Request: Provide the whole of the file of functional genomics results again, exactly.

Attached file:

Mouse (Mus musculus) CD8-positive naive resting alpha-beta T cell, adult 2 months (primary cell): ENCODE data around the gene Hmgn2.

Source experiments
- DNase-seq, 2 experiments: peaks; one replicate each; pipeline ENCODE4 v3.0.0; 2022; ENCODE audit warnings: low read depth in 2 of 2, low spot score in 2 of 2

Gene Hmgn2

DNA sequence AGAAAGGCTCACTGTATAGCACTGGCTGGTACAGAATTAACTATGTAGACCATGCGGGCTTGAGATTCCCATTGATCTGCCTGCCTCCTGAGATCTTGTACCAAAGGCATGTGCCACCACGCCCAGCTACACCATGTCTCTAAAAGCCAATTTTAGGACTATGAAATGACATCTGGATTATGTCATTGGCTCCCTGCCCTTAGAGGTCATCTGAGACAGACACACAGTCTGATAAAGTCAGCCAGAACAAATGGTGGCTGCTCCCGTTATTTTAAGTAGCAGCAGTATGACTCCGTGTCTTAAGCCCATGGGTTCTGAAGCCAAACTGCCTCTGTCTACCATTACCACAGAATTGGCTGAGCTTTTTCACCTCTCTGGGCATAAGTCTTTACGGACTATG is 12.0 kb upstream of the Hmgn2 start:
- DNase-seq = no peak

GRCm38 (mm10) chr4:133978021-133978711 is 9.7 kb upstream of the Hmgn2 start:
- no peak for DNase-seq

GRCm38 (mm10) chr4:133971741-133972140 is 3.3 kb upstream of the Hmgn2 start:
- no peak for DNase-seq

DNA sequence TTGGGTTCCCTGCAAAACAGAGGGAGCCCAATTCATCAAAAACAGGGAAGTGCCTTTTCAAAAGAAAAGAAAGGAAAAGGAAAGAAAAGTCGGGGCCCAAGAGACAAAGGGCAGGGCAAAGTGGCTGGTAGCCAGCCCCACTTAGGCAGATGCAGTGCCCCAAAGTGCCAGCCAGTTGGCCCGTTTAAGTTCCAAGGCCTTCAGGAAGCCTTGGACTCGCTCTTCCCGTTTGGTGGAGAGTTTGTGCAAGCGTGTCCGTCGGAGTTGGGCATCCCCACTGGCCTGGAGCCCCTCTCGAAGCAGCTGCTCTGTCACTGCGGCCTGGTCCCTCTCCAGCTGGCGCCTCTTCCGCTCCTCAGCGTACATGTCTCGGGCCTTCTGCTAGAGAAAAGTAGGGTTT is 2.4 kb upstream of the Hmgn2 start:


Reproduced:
Mouse (Mus musculus) CD8-positive naive resting alpha-beta T cell, adult 2 months (primary cell): ENCODE data around the gene Hmgn2.

Source experiments
- DNase-seq, 2 experiments: peaks; one replicate each; pipeline ENCODE4 v3.0.0; 2022; ENCODE audit warnings: low read depth in 2 of 2, low spot score in 2 of 2

Gene Hmgn2

DNA sequence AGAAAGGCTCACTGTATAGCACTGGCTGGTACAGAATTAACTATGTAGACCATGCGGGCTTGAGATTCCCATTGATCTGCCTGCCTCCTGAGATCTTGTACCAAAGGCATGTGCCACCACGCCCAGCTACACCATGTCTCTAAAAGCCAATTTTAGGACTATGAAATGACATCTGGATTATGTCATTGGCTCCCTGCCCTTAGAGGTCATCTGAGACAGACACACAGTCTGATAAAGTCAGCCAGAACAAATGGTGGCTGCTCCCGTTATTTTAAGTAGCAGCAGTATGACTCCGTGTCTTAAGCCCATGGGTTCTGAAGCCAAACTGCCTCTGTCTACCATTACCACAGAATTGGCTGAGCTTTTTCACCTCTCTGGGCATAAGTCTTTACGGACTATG is 12.0 kb upstream of the Hmgn2 start:
- DNase-seq = no peak

GRCm38 (mm10) chr4:133978021-133978711 is 9.7 kb upstream of the Hmgn2 start:
- no peak for DNase-seq

GRCm38 (mm10) chr4:133971741-133972140 is 3.3 kb upstream of the Hmgn2 start:
- no peak for DNase-seq

DNA sequence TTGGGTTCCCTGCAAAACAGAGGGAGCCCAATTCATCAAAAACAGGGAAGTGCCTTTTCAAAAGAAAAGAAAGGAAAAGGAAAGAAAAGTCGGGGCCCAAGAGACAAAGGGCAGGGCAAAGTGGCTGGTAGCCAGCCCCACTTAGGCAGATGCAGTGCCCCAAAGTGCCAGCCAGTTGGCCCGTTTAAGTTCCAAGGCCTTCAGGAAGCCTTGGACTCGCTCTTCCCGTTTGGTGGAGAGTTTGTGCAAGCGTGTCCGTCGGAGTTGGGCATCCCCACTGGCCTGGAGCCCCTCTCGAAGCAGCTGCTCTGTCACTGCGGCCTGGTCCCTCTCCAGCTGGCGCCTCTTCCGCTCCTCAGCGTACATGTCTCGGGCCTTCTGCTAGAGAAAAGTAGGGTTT is 2.4 kb upstream of the Hmgn2 start: